WHO DARES TO PROGRAM A PENILE IMPLANT DOUBLE FEATURE?

WEIRD BONERS IS DEDICATED TO ALL THE WEIRD WAYS FILMS AFFECT US SPIRITUALLY, INTELLECTUALLY, AND OF COURSE, PSYCHO-SEXUALLY

Biopics are a strong contender for the worst sub-genre. They’re where bad filmmaking is not only allowed, but rewarded. From cheesy melodrama to the type of humor only a stuffy relative laughs at, biopics rarely have anything good to offer.

Occasionally a biopic comes along that isn’t a nauseating fluff piece. Last year I was quite taken with Judy, a film I saw three times in theaters. Biopics have more going for them when they focus on a darker moment in an icon’s life like that one does. While looking back on Judy Garland’s drug-fueled childhood, it focuses on the final year of her life when she was considered by Hollywood too hostile to work with. A notable sign of how dire things were was when she was fired from the film adaptation of Valley of the Dolls, a bestseller inspired by Garland’s demons.

The two films I’m going to talk about prove how compelling dark biopics are. Both films dive into maddening perversion. Both show iconic performers in an unsavory light. Most importantly, both films depict high profile perverts having penile implants.

I think I speak for everyone when I say any distasteful rumor pulled out of Scotty Bowers’s book Full Service is more memorable than any moment pulled from the life of Steve Jobs (Editor’s Note: let’s not forget there have been three biopics made about Steve Jobs, if we count Pirates of Silicon Valley). If the same sub-genre that holds up two bores like Green Book and Molly’s Game can also be capable of two quality films revolving around lustful lunacy, it means any sub-genre has the ability to be great.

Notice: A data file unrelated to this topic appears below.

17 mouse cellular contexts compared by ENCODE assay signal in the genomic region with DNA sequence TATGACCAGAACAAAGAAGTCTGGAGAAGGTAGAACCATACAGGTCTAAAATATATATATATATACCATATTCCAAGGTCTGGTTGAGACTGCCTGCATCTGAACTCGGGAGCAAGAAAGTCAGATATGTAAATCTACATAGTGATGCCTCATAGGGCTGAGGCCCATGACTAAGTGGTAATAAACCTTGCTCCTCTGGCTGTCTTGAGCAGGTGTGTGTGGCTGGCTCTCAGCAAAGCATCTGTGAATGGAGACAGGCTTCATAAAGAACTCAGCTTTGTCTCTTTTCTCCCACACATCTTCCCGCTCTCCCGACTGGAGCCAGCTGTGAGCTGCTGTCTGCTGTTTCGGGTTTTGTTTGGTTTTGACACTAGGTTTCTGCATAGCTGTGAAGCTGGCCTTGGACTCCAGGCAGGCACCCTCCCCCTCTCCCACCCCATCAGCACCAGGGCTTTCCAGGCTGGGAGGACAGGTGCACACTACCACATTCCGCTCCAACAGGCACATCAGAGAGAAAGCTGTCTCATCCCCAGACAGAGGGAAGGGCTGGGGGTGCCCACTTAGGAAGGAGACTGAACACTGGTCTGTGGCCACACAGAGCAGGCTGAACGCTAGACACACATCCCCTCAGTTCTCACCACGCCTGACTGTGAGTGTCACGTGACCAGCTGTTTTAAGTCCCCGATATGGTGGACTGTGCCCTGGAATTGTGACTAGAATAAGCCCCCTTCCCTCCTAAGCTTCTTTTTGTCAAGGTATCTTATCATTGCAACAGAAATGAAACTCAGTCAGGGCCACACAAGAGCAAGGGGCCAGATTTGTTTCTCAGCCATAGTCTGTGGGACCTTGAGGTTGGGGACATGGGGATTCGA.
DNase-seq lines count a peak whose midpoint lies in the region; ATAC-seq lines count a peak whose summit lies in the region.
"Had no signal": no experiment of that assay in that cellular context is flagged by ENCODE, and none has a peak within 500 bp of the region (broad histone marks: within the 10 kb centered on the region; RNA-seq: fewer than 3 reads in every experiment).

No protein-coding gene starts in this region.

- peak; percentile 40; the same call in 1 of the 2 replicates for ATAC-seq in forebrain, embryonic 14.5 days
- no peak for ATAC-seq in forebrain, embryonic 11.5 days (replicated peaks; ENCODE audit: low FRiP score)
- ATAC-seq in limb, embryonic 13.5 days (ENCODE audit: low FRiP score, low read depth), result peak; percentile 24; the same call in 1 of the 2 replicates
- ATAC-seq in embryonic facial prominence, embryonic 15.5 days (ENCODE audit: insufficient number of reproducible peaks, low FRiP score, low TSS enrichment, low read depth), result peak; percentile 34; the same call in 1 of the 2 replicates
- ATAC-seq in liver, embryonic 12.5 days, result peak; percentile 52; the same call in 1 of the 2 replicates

Maybe hogan ain’t so much a hero

The first film, Auto Focus, explores arguably the most compelling Hollywood urban legend involving Hogan’s Heroes star Bob Crane’s obsession with documenting his one night stands with then-state-of-the-art home video recording equipment. It’s all the more compelling with how this story concludes with a decades-long unsolved murder.

Paul Schrader directs this film, and it’s exciting how such a unique filmmaker dedicated a portion of his life making a movie about the sexual depravity of Bob Crane.

One of many things this film gets right is how absurd the concept of Hogan’s Heroes is. This comedic sitcom about Allied soldiers in a Nazi POW camp premiered 20 years after the conclusion of World War II. Too soon? The Twilight Zone‘s Rod Serling certainly thought so. During her episode of Gilbert Gottfried’s Amazing Colossal Podcast, Anne Serling mentioned her father’s boiling hatred for the way a sitcom had the audacity to depict Nazis as comedic simpletons.

Auto Focus begins in 1964 just before Crane began starring in Hogan’s Heroes. He’s a squeaky clean radio DJ who abides by what society expects of him. While still resembling the stern and conservative ’50s, 1964 was a year testing the possibilities of sexual liberation. Playboy had by then been in existence for ten years, and the trendy Playboy Clubs had been in operation for almost five years. As he politely walks through a suburban existence where he and his family live in a home ideal for a sitcom, Bob Crane also has this duality of being a jazz drummer playing in nightclubs with topless dancers.

We also get to see the slick and stylized Playboy influence when we enter John Carpenter’s (not that one) house. It’s the ultimate bachelor pad with a wide variety of vinyl to choose from, and even a slot machine. This suave interior, along with Crane’s family home and the cars that pass by during the first half of this film, is Grade A nostalgia porn. Auto Focus captures a viewpoint of the early 1960s held up by people who think it was all homemade milkshakes and great tunes on a jukebox.